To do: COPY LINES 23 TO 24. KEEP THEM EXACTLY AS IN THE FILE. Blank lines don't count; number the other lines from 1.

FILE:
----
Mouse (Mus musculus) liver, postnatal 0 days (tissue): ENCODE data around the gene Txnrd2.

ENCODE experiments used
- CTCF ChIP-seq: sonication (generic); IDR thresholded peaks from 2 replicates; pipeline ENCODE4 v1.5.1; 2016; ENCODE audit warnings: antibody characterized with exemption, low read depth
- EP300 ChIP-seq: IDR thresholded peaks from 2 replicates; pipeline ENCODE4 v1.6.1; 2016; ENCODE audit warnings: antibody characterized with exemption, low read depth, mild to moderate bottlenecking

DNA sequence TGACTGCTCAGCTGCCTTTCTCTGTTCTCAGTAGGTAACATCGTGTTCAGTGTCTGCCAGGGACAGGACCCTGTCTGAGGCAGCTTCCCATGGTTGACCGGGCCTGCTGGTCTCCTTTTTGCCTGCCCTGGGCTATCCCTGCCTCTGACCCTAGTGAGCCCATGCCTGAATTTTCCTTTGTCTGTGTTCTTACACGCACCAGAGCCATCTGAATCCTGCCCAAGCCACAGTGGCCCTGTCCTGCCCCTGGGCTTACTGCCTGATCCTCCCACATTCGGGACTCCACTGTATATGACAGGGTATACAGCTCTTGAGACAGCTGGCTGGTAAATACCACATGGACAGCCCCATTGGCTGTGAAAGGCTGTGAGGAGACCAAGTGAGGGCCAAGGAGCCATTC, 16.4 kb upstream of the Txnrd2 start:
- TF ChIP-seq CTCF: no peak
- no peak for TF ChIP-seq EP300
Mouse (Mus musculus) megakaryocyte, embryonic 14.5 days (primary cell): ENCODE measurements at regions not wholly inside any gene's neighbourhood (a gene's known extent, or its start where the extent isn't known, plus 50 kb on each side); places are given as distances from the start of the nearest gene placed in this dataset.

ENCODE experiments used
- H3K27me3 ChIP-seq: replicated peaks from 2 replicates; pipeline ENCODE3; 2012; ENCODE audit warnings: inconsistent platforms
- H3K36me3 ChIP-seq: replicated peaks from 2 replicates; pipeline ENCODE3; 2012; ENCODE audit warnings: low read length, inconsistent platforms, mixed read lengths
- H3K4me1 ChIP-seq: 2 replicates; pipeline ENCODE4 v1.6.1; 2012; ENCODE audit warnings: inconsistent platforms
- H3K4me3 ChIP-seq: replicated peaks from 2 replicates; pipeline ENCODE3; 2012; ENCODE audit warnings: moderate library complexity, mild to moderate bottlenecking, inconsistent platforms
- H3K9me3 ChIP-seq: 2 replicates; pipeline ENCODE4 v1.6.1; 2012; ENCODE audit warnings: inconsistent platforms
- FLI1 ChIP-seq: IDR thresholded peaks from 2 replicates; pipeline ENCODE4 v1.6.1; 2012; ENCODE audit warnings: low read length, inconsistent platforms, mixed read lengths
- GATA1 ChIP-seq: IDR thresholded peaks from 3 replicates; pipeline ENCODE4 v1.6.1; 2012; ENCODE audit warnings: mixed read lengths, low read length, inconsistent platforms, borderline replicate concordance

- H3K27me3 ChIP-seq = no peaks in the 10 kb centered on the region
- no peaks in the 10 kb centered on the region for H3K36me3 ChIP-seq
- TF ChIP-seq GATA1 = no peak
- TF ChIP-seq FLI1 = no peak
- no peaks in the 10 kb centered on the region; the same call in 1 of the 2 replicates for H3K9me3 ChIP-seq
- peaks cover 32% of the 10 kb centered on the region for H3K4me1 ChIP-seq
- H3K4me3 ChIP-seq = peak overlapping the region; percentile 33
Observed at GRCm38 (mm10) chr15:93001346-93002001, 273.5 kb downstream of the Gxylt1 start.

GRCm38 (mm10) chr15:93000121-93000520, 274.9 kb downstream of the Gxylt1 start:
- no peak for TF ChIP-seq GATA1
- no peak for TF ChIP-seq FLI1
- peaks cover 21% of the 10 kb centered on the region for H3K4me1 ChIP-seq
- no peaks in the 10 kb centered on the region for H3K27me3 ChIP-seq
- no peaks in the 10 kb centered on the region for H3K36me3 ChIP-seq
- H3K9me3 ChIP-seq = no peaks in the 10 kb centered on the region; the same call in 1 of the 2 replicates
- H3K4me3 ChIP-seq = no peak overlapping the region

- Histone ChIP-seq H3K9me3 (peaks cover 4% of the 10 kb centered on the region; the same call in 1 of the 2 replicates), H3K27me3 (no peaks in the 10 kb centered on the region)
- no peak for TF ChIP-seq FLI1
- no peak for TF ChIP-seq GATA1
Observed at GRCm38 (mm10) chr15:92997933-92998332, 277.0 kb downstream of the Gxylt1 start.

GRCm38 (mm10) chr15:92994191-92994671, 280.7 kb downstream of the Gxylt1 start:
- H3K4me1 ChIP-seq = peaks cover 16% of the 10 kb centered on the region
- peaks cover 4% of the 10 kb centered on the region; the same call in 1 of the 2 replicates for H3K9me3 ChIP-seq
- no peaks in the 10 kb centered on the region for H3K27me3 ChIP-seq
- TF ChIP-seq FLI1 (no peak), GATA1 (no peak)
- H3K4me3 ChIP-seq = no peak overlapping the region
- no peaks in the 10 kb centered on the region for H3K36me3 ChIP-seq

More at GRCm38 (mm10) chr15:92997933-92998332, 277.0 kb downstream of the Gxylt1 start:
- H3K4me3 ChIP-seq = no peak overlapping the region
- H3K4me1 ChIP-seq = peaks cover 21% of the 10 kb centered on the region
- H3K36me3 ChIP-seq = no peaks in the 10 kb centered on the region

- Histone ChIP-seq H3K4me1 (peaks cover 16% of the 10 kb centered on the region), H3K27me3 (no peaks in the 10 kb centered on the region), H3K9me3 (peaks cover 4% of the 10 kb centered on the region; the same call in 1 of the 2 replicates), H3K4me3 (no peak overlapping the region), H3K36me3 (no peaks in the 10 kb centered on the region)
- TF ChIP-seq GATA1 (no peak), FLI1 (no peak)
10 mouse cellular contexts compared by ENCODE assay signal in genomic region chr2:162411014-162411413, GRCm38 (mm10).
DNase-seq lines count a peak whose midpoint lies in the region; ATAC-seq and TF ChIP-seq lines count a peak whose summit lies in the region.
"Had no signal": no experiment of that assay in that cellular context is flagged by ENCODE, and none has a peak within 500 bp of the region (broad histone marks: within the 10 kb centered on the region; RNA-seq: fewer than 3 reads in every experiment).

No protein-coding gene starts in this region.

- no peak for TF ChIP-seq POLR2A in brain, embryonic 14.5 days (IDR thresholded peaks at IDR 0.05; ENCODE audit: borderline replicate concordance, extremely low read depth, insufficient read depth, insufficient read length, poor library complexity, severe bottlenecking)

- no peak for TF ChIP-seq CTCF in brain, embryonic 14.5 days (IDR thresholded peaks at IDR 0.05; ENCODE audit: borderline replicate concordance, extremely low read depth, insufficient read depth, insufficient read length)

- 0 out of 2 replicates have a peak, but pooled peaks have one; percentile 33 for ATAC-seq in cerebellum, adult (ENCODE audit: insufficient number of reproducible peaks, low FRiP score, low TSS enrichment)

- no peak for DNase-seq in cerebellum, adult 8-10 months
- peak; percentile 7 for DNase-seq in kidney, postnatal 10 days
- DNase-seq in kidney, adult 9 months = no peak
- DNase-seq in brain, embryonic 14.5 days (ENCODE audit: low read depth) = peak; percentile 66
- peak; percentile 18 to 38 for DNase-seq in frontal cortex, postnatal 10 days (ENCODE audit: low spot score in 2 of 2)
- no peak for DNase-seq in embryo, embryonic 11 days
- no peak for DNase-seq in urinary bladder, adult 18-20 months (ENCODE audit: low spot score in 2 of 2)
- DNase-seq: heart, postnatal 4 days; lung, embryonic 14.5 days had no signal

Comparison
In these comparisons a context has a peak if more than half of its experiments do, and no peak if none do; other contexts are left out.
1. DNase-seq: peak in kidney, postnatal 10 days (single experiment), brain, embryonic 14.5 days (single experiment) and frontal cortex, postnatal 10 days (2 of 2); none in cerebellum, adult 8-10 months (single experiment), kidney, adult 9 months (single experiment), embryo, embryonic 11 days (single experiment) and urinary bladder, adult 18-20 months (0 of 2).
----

- H3K4me3 ChIP-seq = peak overlapping the region; percentile 33
Observed at GRCm38 (mm10) chr15:93001346-93002001, 273.5 kb downstream of the Gxylt1 start.